Not all street food are the same. The empty corners and sidewalks of the Philippines are filled with vendors selling all kinds of grub but, among the hundreds of carts and stalls on the street, there’s that handful of carts that you keep coming back to; those who serve food that just stand out from the rest. They barely advertise but word about them spread quickly through the same mouths they’ve impressed. But sometimes, serving amazing food in carts and stalls is not enough. Success awaits for those who truly seek it and, often, it’s the visionaries who go beyond carts who find their sweet spot at SM.
Off the Streets and to the Malls
With all the malls popping up, going to the mall has become everyone’s favorite weekend agenda. Among the pioneering street food who ventured to SM is Sam’s Everything on Sticks by Reymont Choachuy who says, “kahit nasa mall ang tao, hinahanap-hanap pa rin nila ang street food.” The pioneer tusok-tusok in SM Malls was created after Reymont got sick consuming a bad bunch of fish balls on the street. In 2005, Reymont opened the first Sam’s Everything on Sticks serving good quality fishballs, squidballs, kikiam, and more. The secret to his success is in his special sauce.
The favorite Khaleb’s Shawarma started as a recipe straight from the internet modified to suit local palates in 2003. It operated in an apartment compound in Quezon City. It was developed by Marlene and Beejay Burog, siblings who were looking for ways to help their mom finance their studies. Business picked up when they opened their first SM stall at North EDSA. And now, their menu has expanded to include pitazza, gyro pita, fish kebab, and yoghurt smoothie.
Filipinos are really mall-goers by heart and it’s a blissful feeling to find favorite street food sold in the malls. Gloria Marin, owner of Gloria’s Goto, got the idea from her husband who wondered why with all the restaurants and food stalls, it’s impossible to find goto in the mall so that’s exactly what she did. After a few stores, she opened at SM where she was trained on how to properly run her business and her goto business started to really take off, even bagging the Best Tenant award from SM Supermarket Bacoor. Today, the business is run by their daughter, Rosemarie.
The vision is shared by balikbayan Joey Leonardo of Bulacan Lugaw Kitchen who, after years of living in Australia, went back to bring authentic Bulacan goodness to the Metro. He did this after realizing that many of the popular restaurants serve Kapampangan, Ilonggo, and other regional dishes but rarely serve his beloved Bulakenyo food. As Joey says, “Filipino restaurants here are all from Pampanga. Bakit walang taga Bulacan considering that the Bulakenyos are known to be good cooks as well.” By using an impressive collection of Bulakenyo recipes given to him by friends who love to cook, word about Bulacan Lugaw Kitchen spread like wildfire, even landing as a runner up at Let’s Eat Magazine’s New Restaurant for the Year in 2018.
Finding Street Food Perfection
There are also those who are visionaries out to perfect their food and share it to the world. Larry Cortez of Super Bagnet went to Ilocos and tried all sorts of recipes before coming up with what he and his avid customers believe to be crispier, juicier, and tastier; the real super bagnet. His dream is for Bagnet to be available and accessible to anyone craving for it; a dream that is surely coming into fruition.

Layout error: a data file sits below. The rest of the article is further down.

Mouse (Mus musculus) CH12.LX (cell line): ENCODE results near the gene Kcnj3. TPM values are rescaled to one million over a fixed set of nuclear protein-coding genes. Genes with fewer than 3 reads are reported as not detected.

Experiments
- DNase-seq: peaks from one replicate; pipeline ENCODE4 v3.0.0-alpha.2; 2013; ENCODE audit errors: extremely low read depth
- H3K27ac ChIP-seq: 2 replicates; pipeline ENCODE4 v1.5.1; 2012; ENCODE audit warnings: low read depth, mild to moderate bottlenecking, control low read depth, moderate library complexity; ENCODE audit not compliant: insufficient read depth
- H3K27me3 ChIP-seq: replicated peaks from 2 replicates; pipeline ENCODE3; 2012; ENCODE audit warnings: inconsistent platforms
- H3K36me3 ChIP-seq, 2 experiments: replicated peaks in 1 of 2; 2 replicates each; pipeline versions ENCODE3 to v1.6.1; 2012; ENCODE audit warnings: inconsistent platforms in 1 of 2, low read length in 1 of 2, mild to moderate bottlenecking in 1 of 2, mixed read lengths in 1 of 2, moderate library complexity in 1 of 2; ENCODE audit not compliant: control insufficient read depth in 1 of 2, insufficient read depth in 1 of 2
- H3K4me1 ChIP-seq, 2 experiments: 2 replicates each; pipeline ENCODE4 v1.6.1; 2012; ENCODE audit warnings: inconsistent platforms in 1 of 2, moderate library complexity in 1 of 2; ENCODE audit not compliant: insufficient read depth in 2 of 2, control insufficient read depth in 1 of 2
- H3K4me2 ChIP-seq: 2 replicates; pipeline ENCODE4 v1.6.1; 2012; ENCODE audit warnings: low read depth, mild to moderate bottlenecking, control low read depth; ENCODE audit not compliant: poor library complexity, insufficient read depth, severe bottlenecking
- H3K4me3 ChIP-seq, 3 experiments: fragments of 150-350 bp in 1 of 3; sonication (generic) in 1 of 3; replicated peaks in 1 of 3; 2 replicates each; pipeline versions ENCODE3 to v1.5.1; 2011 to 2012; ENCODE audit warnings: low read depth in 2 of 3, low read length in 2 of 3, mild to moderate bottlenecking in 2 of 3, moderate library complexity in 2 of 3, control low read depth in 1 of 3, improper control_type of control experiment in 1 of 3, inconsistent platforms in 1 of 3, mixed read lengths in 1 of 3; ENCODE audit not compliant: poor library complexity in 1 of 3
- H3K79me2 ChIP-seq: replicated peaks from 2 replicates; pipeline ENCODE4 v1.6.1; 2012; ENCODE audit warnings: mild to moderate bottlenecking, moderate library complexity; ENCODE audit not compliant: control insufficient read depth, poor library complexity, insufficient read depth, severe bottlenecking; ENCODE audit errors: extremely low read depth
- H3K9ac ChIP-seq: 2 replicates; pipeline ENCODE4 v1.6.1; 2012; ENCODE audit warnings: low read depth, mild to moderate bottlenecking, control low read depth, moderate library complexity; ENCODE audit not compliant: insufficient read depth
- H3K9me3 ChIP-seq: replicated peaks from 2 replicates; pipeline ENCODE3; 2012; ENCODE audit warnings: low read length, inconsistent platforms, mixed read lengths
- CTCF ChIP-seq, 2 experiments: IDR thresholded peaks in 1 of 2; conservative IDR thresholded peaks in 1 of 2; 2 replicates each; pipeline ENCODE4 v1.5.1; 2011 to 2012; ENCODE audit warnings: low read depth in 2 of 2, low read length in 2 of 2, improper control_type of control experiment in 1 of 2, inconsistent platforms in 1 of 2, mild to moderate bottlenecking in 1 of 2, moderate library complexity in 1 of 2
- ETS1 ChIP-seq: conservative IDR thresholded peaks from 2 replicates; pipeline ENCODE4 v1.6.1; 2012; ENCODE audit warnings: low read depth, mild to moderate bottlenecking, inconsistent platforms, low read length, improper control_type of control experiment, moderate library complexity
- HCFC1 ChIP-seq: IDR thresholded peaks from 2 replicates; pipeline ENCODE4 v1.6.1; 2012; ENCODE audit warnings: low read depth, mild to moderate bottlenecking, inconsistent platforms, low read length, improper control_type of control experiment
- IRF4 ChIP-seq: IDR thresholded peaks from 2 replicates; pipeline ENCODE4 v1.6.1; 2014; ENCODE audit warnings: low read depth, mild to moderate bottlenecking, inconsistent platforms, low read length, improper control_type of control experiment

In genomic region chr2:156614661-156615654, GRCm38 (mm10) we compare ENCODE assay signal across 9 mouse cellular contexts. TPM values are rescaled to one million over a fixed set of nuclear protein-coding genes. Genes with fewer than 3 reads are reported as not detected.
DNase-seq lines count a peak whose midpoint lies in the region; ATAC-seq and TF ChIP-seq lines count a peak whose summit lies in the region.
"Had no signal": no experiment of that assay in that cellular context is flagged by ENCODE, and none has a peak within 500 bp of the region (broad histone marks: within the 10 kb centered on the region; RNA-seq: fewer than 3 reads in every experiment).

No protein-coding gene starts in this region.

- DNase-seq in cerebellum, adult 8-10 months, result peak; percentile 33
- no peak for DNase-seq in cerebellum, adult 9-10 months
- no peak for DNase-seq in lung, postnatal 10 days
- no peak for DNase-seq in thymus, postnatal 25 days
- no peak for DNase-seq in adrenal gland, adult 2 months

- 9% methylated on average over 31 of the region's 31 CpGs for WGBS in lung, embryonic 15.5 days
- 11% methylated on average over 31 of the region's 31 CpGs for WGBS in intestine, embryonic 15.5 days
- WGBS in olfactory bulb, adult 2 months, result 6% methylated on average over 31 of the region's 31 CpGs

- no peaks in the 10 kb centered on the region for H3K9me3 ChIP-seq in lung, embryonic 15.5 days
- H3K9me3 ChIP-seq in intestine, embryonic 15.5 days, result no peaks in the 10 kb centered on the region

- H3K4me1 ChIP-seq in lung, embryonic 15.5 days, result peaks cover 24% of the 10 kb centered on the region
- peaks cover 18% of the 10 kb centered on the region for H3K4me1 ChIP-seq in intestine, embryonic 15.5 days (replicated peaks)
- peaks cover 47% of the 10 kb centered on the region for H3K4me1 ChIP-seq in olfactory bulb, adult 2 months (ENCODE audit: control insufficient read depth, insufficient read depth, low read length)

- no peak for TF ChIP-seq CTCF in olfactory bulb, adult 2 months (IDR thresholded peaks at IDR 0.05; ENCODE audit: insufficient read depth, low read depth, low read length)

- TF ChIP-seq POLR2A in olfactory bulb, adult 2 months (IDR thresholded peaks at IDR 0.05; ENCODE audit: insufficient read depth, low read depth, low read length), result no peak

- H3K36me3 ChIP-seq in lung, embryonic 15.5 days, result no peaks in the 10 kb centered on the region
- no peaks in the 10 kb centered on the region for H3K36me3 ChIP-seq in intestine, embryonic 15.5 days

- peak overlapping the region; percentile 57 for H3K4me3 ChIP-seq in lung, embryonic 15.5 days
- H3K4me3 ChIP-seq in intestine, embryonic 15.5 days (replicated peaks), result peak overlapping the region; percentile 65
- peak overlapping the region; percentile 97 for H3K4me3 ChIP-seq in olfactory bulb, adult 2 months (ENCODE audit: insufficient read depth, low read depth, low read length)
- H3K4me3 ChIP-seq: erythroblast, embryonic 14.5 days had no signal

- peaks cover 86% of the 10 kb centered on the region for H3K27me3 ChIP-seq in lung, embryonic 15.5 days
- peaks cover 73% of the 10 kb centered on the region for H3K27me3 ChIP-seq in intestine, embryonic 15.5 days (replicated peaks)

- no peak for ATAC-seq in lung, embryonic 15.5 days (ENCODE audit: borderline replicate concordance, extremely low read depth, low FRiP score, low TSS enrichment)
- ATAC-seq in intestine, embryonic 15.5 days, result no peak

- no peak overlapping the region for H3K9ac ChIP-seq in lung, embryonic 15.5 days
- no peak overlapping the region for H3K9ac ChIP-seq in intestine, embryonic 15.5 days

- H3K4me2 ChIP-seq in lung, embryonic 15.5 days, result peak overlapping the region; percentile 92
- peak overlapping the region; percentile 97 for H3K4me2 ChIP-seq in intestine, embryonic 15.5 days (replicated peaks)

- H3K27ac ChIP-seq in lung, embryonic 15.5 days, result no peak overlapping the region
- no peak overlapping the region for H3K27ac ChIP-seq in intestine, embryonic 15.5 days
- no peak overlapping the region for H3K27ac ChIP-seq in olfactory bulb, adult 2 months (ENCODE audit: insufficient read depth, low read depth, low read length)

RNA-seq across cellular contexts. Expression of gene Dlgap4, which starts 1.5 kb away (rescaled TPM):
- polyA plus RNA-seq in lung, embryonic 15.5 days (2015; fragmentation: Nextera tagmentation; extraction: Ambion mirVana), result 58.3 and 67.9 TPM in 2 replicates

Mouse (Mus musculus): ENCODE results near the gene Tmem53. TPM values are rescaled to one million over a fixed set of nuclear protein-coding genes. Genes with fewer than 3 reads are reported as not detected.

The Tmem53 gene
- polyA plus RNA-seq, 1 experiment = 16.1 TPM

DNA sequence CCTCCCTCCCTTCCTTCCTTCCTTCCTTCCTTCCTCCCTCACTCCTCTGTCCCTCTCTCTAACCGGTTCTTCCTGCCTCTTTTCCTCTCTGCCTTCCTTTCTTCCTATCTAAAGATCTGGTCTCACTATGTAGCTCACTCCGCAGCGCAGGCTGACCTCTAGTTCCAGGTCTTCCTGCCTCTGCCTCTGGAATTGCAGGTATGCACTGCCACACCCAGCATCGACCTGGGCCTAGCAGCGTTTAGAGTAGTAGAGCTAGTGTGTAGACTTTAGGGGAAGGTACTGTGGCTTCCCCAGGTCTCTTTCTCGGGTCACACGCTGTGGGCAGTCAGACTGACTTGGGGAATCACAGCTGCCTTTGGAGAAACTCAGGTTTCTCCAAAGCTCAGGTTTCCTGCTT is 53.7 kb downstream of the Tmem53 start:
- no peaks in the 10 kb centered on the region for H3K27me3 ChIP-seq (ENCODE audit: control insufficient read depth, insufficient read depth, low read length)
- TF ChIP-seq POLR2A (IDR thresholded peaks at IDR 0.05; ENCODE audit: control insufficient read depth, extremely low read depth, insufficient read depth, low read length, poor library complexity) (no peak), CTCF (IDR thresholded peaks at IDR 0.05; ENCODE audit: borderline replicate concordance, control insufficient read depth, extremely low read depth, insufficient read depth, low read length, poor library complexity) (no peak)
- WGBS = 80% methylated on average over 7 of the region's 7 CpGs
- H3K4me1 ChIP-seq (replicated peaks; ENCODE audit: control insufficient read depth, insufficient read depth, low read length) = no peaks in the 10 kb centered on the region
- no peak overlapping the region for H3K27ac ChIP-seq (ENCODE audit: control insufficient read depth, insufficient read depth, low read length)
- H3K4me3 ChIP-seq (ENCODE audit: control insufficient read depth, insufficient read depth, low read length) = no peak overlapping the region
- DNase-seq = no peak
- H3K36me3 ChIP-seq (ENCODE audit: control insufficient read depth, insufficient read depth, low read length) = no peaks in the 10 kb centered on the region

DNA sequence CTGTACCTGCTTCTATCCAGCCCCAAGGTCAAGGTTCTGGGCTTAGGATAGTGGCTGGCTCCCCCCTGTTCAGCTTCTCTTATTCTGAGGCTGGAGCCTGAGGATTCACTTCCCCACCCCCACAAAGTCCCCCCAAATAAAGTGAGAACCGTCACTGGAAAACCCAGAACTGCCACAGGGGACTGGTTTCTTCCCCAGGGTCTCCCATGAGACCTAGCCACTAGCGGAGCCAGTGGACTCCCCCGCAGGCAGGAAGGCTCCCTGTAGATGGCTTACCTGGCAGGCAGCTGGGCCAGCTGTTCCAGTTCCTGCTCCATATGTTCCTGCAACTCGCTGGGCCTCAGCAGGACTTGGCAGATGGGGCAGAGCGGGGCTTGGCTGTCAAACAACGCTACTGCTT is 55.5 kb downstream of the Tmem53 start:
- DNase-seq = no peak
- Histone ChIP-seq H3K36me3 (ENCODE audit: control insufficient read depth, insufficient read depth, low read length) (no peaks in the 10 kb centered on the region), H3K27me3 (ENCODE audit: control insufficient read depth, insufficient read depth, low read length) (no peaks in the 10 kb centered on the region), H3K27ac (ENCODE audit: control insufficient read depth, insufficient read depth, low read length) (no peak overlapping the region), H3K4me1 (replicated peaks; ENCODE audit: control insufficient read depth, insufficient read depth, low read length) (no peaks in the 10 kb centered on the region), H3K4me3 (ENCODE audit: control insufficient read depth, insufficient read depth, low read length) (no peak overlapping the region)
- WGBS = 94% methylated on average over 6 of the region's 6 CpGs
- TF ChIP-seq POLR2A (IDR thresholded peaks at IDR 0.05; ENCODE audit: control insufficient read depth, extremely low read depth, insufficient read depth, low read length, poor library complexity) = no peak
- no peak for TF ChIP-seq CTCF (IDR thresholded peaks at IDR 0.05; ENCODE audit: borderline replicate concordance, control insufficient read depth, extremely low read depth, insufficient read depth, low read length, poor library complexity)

Sgt. Sisig, on the other hand, was developed by the owners of Siomai King Jonathan So and Carlo Macadangdang. He put the same thought and effort he exerted to his successful siomai to the classic Kapampangan dish and created a seriously satisfying sisig recipe. Carlo made sure that his sisig will have the crispiness and flavor the Pinoys love. True enough, with the right location and great timing, SM mall goers started lining up for his version of the popular Kapampangan dish.
Street Food Students Crave For
The teenage-sized appetites of students in schools have also ushered in legendary street food. Students are always on the lookout for something tasty, filling, and well within their allowance, something that Ate Rica’s Bacsilog and Mang Larry’s were able to capture. Ate Rica’s Bacsilog rose to fame when Rica Penalosa added her unbeatable cheese sauce to the already delicious Pinoy silogs. She was between jobs when she thought of peddling bacon silog, something not usually available in the streets. It was an instant hit with the students of Taft! In fact, it got so popular that some students even ended up as franchisers of Ate Rica’s Bacsilog.
On the other side of the Metro is Mang Larry’s isawan, definitely the most famous isawan who had all the students from the schools along Katipunan and even those in Manila lining up at his stall. A former janitor in a film production agency, Lauro Convencido Jr. decided to put up a business using only P40 as capital to send his children to school. From its humble beginnings as a kitchen on wheels, Mang Larry’s can now be found in Maginhawa, Cubao, and also in a restaurant in Tomas Morato. Despite this, Mang Larry still goes to the market every morning to buy the ingredients for his isawan and make sure to serve the same taste and quality of street food to his customers.
SM Hypermarket Street Food Festival Mall Road Shows
SM Hypermarket gathers all these legendary street food along with the biggest food brands Unilever, Nestle, Purefoods, Alaska, Bounty Fresh, CDO, Century, Del Monte, Meatworld, Mekeni, and P&G in an event for the food history books. SM Hypermarket’s Street Food Festival 2019 kicks off at SM Mall of Asia on August 9 and continues to SM City Fairview on Aug 10-11, SM City Baliwag on Aug 17-18, SM City Clark on Aug 30-31, SM Center Pulilan on Sept 6-7, SM Center Muntinlupa on Sept 20-21, SM City Molino on Sept 27-28, and back at SM Mall of Asia for the Grand Finale on Oct 5-6.